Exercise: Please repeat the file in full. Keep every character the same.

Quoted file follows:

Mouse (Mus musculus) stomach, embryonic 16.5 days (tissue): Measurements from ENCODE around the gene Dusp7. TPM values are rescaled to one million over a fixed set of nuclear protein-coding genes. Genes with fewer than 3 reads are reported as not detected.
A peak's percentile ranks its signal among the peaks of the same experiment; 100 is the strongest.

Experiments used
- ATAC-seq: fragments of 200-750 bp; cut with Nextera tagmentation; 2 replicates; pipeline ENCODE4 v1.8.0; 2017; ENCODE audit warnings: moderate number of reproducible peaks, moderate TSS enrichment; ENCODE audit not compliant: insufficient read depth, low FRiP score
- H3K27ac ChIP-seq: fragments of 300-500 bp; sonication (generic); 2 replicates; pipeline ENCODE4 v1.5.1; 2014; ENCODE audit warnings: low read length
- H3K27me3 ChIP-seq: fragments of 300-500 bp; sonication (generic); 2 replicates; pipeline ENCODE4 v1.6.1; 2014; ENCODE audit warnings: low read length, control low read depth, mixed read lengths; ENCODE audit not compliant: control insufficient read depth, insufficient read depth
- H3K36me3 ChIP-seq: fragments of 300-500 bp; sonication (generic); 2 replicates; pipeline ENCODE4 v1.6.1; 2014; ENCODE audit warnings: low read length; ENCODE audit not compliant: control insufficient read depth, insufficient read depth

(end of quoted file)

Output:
Mouse (Mus musculus) stomach, embryonic 16.5 days (tissue): Measurements from ENCODE around the gene Dusp7. TPM values are rescaled to one million over a fixed set of nuclear protein-coding genes. Genes with fewer than 3 reads are reported as not detected.
A peak's percentile ranks its signal among the peaks of the same experiment; 100 is the strongest.

Experiments used
- ATAC-seq: fragments of 200-750 bp; cut with Nextera tagmentation; 2 replicates; pipeline ENCODE4 v1.8.0; 2017; ENCODE audit warnings: moderate number of reproducible peaks, moderate TSS enrichment; ENCODE audit not compliant: insufficient read depth, low FRiP score
- H3K27ac ChIP-seq: fragments of 300-500 bp; sonication (generic); 2 replicates; pipeline ENCODE4 v1.5.1; 2014; ENCODE audit warnings: low read length
- H3K27me3 ChIP-seq: fragments of 300-500 bp; sonication (generic); 2 replicates; pipeline ENCODE4 v1.6.1; 2014; ENCODE audit warnings: low read length, control low read depth, mixed read lengths; ENCODE audit not compliant: control insufficient read depth, insufficient read depth
- H3K36me3 ChIP-seq: fragments of 300-500 bp; sonication (generic); 2 replicates; pipeline ENCODE4 v1.6.1; 2014; ENCODE audit warnings: low read length; ENCODE audit not compliant: control insufficient read depth, insufficient read depth